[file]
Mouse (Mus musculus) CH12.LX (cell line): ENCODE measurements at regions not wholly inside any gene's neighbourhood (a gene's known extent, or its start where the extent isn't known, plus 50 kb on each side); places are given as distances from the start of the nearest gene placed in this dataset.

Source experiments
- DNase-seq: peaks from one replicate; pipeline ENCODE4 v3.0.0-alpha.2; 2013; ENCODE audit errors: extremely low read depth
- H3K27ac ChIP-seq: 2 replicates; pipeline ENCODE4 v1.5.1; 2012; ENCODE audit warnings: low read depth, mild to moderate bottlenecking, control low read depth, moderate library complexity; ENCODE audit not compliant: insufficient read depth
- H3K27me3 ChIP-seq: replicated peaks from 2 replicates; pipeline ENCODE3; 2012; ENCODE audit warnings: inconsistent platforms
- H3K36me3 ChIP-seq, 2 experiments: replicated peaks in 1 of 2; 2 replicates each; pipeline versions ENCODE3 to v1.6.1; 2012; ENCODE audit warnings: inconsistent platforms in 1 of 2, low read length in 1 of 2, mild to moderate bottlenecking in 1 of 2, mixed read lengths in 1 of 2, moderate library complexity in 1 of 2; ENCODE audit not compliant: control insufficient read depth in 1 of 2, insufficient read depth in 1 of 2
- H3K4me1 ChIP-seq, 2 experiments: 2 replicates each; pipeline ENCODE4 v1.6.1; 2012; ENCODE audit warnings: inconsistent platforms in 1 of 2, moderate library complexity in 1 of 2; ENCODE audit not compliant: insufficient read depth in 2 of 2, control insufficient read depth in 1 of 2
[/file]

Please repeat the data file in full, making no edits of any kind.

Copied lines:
Mouse (Mus musculus) CH12.LX (cell line): ENCODE measurements at regions not wholly inside any gene's neighbourhood (a gene's known extent, or its start where the extent isn't known, plus 50 kb on each side); places are given as distances from the start of the nearest gene placed in this dataset.

Source experiments
- DNase-seq: peaks from one replicate; pipeline ENCODE4 v3.0.0-alpha.2; 2013; ENCODE audit errors: extremely low read depth
- H3K27ac ChIP-seq: 2 replicates; pipeline ENCODE4 v1.5.1; 2012; ENCODE audit warnings: low read depth, mild to moderate bottlenecking, control low read depth, moderate library complexity; ENCODE audit not compliant: insufficient read depth
- H3K27me3 ChIP-seq: replicated peaks from 2 replicates; pipeline ENCODE3; 2012; ENCODE audit warnings: inconsistent platforms
- H3K36me3 ChIP-seq, 2 experiments: replicated peaks in 1 of 2; 2 replicates each; pipeline versions ENCODE3 to v1.6.1; 2012; ENCODE audit warnings: inconsistent platforms in 1 of 2, low read length in 1 of 2, mild to moderate bottlenecking in 1 of 2, mixed read lengths in 1 of 2, moderate library complexity in 1 of 2; ENCODE audit not compliant: control insufficient read depth in 1 of 2, insufficient read depth in 1 of 2
- H3K4me1 ChIP-seq, 2 experiments: 2 replicates each; pipeline ENCODE4 v1.6.1; 2012; ENCODE audit warnings: inconsistent platforms in 1 of 2, moderate library complexity in 1 of 2; ENCODE audit not compliant: insufficient read depth in 2 of 2, control insufficient read depth in 1 of 2